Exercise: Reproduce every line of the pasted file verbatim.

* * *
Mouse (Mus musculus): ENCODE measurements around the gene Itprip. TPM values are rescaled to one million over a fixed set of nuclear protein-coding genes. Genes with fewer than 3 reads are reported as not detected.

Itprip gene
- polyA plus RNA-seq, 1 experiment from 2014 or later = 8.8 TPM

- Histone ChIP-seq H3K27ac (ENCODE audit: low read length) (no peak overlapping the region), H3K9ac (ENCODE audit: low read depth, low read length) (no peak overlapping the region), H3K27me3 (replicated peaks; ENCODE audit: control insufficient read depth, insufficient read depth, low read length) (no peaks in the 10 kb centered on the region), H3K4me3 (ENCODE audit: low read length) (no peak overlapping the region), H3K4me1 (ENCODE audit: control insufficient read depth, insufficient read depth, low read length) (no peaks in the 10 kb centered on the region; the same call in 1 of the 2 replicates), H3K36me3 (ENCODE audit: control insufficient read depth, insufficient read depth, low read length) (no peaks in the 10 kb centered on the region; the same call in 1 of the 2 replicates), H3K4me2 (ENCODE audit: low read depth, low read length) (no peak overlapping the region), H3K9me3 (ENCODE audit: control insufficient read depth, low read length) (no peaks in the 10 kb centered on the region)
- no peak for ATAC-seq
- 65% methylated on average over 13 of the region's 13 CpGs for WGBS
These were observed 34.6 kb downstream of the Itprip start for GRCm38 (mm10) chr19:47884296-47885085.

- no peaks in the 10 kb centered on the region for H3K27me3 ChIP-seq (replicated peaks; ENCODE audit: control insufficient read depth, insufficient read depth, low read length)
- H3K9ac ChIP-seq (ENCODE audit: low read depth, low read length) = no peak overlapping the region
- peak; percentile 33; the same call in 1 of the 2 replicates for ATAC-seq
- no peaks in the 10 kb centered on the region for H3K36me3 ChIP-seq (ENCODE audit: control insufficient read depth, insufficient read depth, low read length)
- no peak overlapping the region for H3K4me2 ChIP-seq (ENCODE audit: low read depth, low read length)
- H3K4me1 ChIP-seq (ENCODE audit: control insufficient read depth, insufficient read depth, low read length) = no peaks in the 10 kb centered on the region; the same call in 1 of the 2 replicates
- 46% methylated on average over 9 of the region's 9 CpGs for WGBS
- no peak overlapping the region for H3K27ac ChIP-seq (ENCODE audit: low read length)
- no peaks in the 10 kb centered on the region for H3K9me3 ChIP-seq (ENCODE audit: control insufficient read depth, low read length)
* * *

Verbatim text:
Mouse (Mus musculus): ENCODE measurements around the gene Itprip. TPM values are rescaled to one million over a fixed set of nuclear protein-coding genes. Genes with fewer than 3 reads are reported as not detected.

Itprip gene
- polyA plus RNA-seq, 1 experiment from 2014 or later = 8.8 TPM

- Histone ChIP-seq H3K27ac (ENCODE audit: low read length) (no peak overlapping the region), H3K9ac (ENCODE audit: low read depth, low read length) (no peak overlapping the region), H3K27me3 (replicated peaks; ENCODE audit: control insufficient read depth, insufficient read depth, low read length) (no peaks in the 10 kb centered on the region), H3K4me3 (ENCODE audit: low read length) (no peak overlapping the region), H3K4me1 (ENCODE audit: control insufficient read depth, insufficient read depth, low read length) (no peaks in the 10 kb centered on the region; the same call in 1 of the 2 replicates), H3K36me3 (ENCODE audit: control insufficient read depth, insufficient read depth, low read length) (no peaks in the 10 kb centered on the region; the same call in 1 of the 2 replicates), H3K4me2 (ENCODE audit: low read depth, low read length) (no peak overlapping the region), H3K9me3 (ENCODE audit: control insufficient read depth, low read length) (no peaks in the 10 kb centered on the region)
- no peak for ATAC-seq
- 65% methylated on average over 13 of the region's 13 CpGs for WGBS
These were observed 34.6 kb downstream of the Itprip start for GRCm38 (mm10) chr19:47884296-47885085.

- no peaks in the 10 kb centered on the region for H3K27me3 ChIP-seq (replicated peaks; ENCODE audit: control insufficient read depth, insufficient read depth, low read length)
- H3K9ac ChIP-seq (ENCODE audit: low read depth, low read length) = no peak overlapping the region
- peak; percentile 33; the same call in 1 of the 2 replicates for ATAC-seq
- no peaks in the 10 kb centered on the region for H3K36me3 ChIP-seq (ENCODE audit: control insufficient read depth, insufficient read depth, low read length)
- no peak overlapping the region for H3K4me2 ChIP-seq (ENCODE audit: low read depth, low read length)
- H3K4me1 ChIP-seq (ENCODE audit: control insufficient read depth, insufficient read depth, low read length) = no peaks in the 10 kb centered on the region; the same call in 1 of the 2 replicates
- 46% methylated on average over 9 of the region's 9 CpGs for WGBS
- no peak overlapping the region for H3K27ac ChIP-seq (ENCODE audit: low read length)
- no peaks in the 10 kb centered on the region for H3K9me3 ChIP-seq (ENCODE audit: control insufficient read depth, low read length)